Copshop review – brutal B-movie bliss Last Man/Woman Standing

September 14, 2021
M.N. Miller 0
Film, Film Reviews
3.5

Summary

Copshop is relentlessly entertaining and has a breakout performance from Alexis Louder.

3.5

Summary

Copshop is relentlessly entertaining and has a breakout performance from Alexis Louder.

You have to admire Joe Carnahan’s Copshop’s relentless second half. It’s like a game of blood-soaked whack-a-mole. It’s a film that you may not know where that cinema line is you don’t cross. How? Probably from the sheer amount of bodies, bullet casings, and blood spread and soaked across the floor. It’s an ode to a 1970s crime thriller with a dry sense of humor and rapid pulse.

Tell me if you heard this one before? A hitman, a cop, and a con artist walk into a precinct in the middle of a desolate Nevada desert. Before that, the cops are called to break up a fight outside a wedding when a sergeant (The Wire‘s Chad L. Coleman) and his trainee, Valerie (Watchmen’s Alexis Louder), is sucker-punched by a guy in a man bun named Teddy (Frank Grillo).

He has recently escaped FBI custody and punching her by design. Teddy is trying to escape from a man named Bob (Gerard Butler). He has a contract on Teddy because he stole some money from some bad people. That’s all you need to know. Confidence man steals money, a hitman hired to hunt him down, and cops will be cops — some are good, and some are on the take. Yet, it doesn’t matter. All hell breaks loose when a new hitman named Lamb (a wildly over-the-top Toby Huss) comes in to help steal Bob’s job.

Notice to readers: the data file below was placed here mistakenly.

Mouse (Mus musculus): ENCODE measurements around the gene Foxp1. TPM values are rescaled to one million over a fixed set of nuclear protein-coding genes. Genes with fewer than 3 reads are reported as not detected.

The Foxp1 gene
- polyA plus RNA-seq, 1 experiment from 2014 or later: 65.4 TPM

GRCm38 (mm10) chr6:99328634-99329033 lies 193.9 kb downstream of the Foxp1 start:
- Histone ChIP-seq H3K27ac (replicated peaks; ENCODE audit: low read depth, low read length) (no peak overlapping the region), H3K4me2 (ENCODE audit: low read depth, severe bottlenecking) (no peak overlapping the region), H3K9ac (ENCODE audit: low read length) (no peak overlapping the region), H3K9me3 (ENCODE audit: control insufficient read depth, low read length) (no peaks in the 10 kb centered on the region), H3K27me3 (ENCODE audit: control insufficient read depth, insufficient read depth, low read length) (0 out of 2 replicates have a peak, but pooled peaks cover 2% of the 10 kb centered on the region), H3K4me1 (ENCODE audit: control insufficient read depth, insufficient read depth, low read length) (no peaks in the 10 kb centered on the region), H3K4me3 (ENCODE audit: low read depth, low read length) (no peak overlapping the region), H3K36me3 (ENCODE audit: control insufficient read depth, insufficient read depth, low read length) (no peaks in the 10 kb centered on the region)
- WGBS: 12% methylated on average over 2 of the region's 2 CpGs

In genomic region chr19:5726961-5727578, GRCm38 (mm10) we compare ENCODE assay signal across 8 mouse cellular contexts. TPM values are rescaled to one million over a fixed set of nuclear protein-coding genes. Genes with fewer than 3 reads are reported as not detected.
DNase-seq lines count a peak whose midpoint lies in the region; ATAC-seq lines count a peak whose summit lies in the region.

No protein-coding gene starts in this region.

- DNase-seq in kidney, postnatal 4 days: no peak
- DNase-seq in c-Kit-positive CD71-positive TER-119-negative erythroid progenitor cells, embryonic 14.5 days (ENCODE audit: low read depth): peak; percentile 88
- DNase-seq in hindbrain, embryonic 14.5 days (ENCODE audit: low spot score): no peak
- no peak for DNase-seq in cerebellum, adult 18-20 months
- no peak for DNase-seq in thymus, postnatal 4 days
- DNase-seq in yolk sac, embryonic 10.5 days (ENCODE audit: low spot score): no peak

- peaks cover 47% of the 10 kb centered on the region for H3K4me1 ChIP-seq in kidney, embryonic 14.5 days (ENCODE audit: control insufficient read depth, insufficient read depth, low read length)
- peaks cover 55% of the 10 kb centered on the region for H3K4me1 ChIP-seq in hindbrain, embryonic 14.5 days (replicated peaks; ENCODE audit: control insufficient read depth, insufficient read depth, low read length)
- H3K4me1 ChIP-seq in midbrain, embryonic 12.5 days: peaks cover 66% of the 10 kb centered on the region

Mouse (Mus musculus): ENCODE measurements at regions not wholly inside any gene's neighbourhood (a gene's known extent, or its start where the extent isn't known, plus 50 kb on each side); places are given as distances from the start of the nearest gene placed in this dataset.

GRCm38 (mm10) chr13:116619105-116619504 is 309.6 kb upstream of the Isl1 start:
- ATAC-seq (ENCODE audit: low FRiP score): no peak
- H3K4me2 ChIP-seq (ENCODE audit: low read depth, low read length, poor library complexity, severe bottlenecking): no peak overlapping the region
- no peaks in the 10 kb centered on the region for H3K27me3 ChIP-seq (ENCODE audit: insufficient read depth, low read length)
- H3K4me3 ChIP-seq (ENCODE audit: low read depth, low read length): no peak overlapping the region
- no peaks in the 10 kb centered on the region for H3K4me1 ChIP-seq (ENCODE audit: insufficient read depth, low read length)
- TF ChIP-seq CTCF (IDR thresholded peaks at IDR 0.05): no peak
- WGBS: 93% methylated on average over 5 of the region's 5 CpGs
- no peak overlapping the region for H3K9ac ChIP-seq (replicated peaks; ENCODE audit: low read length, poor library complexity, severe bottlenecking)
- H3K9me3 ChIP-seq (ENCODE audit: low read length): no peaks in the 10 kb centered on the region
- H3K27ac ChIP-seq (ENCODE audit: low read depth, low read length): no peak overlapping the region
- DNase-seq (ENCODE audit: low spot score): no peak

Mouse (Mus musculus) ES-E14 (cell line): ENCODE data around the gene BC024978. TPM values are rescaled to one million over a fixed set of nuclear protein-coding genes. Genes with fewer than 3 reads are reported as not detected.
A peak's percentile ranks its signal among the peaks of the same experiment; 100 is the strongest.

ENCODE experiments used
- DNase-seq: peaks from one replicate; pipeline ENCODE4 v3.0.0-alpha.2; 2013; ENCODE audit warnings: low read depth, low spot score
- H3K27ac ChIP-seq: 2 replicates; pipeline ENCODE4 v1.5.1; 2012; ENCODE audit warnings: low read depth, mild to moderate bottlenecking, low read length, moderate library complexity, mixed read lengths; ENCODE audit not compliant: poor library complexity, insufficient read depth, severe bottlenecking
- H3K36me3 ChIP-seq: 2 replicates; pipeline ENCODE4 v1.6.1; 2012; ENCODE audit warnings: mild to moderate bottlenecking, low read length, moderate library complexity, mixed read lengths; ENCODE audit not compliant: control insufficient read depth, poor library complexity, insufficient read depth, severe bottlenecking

The script from Carnahan (Narc) and Kurt McLeod doesn’t try to be anything it’s not, which is refreshing. It’s uncompromising; some might even call it a cruel film that doesn’t mind killing off characters without thought or care for their pleas. It’s lurid without being too offensive, with its sharp, dry wit undercutting much of the violence.

It may be nothing you haven’t seen before from a Gerard Butler action film. Copshop is close-up and gritty, with characters leaving emotions on their sleeves and sweat perspiring across their brow. Most of that is set up between the leading men dueling barbs across locked cells. Butler is good here. He revels in a role that has more ambiguity and mystery than he ever gets—a bad man with a code that may or may not change how he assesses your behavior.

The real stunner here is Alexis Louder’s slow-burn performance. Every time she is on screen, she commands your attention. You can’t take your eyes off her. Not because of her looks, which she has. Not because of any extraordinary action scenes, which she does well. She holds the viewer’s gaze with a simple look. The delivery of a small line. Her character is not present in the moment. She’s magnetic, taking what could have been a cliched role and making it great.

The film does have its drawbacks. The arrival of Huss’s Lamb goes on for so long it creates a plateau in the story that slows down the film’s pacing. Grillo’s character seems to lack any real character motivation that doesn’t work towards the end. One of the characters surviving is also out of place and needs some explanation.

Does Copshop really do anything extraordinary? No, but that’s the point. Carnathan has always been a director who creates excessive violence within exclusive settings or scenarios. It knows the story’s limits and its target audience’s expectations.

It’s B-movie bliss.

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